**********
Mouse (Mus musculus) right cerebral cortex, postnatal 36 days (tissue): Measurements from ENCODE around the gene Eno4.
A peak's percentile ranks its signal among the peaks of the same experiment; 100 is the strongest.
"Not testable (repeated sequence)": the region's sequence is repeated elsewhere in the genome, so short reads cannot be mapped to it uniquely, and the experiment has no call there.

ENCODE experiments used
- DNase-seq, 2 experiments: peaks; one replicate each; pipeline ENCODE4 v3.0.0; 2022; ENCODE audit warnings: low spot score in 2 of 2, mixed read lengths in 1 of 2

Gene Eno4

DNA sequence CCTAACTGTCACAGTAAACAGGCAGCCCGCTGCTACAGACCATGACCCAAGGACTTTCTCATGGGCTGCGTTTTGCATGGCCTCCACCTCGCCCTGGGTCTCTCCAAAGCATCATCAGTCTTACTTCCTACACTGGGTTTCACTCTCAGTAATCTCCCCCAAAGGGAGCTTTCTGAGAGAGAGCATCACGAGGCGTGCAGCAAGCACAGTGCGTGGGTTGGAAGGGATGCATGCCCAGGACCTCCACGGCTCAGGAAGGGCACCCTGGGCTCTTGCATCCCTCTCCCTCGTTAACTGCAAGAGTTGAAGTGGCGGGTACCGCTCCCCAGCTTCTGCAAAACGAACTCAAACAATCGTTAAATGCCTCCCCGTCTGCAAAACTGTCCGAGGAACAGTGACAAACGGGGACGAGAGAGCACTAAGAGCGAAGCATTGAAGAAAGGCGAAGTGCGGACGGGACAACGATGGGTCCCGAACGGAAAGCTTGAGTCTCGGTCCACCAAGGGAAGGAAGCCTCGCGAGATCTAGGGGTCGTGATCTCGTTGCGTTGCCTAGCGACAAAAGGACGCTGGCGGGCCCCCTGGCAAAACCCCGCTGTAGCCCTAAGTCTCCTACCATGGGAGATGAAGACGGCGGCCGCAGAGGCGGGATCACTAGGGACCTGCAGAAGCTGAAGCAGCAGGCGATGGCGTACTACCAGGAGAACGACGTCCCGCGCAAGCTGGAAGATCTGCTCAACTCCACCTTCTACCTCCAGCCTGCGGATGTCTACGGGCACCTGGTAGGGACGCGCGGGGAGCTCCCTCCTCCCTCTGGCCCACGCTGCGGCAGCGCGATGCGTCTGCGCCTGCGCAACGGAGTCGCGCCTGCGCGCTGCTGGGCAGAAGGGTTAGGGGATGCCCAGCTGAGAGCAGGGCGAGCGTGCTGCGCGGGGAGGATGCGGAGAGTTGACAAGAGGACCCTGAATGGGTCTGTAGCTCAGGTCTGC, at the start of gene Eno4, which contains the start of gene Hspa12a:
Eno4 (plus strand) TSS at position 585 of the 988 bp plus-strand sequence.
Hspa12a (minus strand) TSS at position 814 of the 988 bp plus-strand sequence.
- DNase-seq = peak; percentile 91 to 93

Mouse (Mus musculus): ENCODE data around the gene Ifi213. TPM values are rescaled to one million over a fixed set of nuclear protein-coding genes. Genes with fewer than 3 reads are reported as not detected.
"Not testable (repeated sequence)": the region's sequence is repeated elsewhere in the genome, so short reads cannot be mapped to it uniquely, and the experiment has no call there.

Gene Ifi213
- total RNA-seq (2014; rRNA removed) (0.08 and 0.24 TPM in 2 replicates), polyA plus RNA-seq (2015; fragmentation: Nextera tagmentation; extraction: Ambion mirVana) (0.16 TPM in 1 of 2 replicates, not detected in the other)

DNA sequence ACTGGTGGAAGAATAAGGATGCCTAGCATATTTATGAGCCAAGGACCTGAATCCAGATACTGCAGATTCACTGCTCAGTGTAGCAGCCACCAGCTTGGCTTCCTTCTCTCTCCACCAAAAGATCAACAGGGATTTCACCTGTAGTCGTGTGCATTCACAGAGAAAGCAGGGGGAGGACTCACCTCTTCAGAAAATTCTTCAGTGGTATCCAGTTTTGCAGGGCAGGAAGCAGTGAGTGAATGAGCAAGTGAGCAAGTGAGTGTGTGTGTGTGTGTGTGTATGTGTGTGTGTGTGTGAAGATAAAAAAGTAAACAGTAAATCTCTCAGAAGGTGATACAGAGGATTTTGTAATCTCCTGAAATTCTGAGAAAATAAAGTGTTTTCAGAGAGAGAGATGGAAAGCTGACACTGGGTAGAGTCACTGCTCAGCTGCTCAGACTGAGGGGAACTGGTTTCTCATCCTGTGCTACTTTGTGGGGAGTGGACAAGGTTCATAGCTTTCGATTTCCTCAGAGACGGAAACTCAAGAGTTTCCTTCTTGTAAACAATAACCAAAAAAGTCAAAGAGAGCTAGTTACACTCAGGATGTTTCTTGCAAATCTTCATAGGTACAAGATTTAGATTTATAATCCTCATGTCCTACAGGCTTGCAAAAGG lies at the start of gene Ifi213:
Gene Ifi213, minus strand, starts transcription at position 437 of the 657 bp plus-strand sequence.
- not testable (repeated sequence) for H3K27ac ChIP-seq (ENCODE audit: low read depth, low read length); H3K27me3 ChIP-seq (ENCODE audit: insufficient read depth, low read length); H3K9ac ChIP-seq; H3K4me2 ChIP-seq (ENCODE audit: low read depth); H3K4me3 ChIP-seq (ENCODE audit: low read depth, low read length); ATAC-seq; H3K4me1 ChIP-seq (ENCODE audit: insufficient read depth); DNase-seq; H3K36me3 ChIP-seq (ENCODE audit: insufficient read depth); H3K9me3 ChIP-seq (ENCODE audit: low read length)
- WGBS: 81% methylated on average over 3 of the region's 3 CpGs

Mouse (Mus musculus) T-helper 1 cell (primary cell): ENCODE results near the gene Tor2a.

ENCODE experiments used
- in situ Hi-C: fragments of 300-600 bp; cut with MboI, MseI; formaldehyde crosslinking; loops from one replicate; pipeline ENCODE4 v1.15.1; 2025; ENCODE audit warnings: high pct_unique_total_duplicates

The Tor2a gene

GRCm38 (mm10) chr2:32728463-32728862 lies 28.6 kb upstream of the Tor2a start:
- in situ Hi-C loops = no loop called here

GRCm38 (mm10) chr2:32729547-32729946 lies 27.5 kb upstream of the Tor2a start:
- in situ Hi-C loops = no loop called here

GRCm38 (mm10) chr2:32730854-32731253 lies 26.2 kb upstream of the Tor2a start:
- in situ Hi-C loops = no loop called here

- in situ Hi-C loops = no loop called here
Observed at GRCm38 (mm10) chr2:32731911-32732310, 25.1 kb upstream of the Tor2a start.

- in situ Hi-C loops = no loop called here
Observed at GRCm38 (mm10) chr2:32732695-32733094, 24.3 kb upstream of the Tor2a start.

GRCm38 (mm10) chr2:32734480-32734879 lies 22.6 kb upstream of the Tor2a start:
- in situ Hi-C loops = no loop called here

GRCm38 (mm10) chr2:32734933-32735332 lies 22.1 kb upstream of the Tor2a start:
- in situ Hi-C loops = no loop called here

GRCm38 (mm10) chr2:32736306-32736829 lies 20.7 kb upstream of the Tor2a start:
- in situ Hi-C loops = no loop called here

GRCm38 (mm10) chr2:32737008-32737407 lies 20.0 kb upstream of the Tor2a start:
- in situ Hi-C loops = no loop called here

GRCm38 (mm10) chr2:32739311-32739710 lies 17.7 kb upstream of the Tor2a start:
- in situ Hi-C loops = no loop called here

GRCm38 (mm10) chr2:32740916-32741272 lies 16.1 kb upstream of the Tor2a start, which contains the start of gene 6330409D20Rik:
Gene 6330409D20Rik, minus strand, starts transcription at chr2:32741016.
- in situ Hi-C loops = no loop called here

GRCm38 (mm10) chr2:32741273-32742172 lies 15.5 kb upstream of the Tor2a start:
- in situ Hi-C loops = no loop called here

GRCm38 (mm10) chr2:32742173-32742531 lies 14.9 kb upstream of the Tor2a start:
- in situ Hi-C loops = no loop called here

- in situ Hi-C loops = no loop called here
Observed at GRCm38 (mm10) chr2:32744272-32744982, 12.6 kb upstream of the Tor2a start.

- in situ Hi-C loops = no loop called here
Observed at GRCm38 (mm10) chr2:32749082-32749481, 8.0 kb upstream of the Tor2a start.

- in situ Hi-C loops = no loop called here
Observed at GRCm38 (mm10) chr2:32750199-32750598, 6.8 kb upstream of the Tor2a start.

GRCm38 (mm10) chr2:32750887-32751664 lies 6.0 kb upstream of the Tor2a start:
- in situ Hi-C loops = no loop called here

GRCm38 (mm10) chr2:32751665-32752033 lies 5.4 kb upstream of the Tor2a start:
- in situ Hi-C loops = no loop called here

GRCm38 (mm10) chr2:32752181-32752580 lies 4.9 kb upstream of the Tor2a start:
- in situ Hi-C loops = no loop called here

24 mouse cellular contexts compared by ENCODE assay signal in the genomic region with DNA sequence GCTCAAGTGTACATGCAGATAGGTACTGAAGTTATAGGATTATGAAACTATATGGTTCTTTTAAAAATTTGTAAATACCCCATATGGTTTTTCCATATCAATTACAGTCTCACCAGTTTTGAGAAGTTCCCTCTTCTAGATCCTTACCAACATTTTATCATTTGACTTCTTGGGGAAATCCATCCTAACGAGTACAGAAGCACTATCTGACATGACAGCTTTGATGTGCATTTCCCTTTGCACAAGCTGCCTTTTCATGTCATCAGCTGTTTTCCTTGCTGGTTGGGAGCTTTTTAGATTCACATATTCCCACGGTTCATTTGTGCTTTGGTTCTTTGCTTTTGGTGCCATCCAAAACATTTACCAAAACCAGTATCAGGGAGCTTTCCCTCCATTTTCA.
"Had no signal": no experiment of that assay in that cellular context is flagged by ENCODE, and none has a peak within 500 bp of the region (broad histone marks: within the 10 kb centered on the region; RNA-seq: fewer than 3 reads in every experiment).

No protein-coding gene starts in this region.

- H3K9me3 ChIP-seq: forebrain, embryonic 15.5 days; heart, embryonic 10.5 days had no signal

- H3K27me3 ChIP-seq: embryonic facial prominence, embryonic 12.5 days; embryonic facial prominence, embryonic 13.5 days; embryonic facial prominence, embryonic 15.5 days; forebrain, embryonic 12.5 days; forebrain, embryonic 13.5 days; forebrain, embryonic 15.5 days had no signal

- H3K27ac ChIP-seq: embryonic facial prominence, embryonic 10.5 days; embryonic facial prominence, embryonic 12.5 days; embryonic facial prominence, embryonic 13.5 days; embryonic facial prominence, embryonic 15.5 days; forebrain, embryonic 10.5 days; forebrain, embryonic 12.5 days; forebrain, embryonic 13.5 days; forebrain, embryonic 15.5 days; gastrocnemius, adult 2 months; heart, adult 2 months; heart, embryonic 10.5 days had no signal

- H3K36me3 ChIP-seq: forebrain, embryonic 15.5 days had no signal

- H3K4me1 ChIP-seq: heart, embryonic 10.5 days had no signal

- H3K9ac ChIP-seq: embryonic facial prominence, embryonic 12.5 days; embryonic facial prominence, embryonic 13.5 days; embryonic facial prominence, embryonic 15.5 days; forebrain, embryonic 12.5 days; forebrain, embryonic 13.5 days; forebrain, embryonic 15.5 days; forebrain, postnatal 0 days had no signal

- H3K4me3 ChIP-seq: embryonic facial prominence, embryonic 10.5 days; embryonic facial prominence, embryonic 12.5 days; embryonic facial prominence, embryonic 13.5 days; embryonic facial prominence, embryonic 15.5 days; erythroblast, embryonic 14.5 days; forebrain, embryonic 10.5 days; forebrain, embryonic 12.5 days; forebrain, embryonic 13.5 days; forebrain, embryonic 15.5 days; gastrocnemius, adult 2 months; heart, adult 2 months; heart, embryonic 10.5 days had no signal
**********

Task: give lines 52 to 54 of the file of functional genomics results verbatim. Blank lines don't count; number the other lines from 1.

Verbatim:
- in situ Hi-C loops = no loop called here
Observed at GRCm38 (mm10) chr2:32749082-32749481, 8.0 kb upstream of the Tor2a start.

- in situ Hi-C loops = no loop called here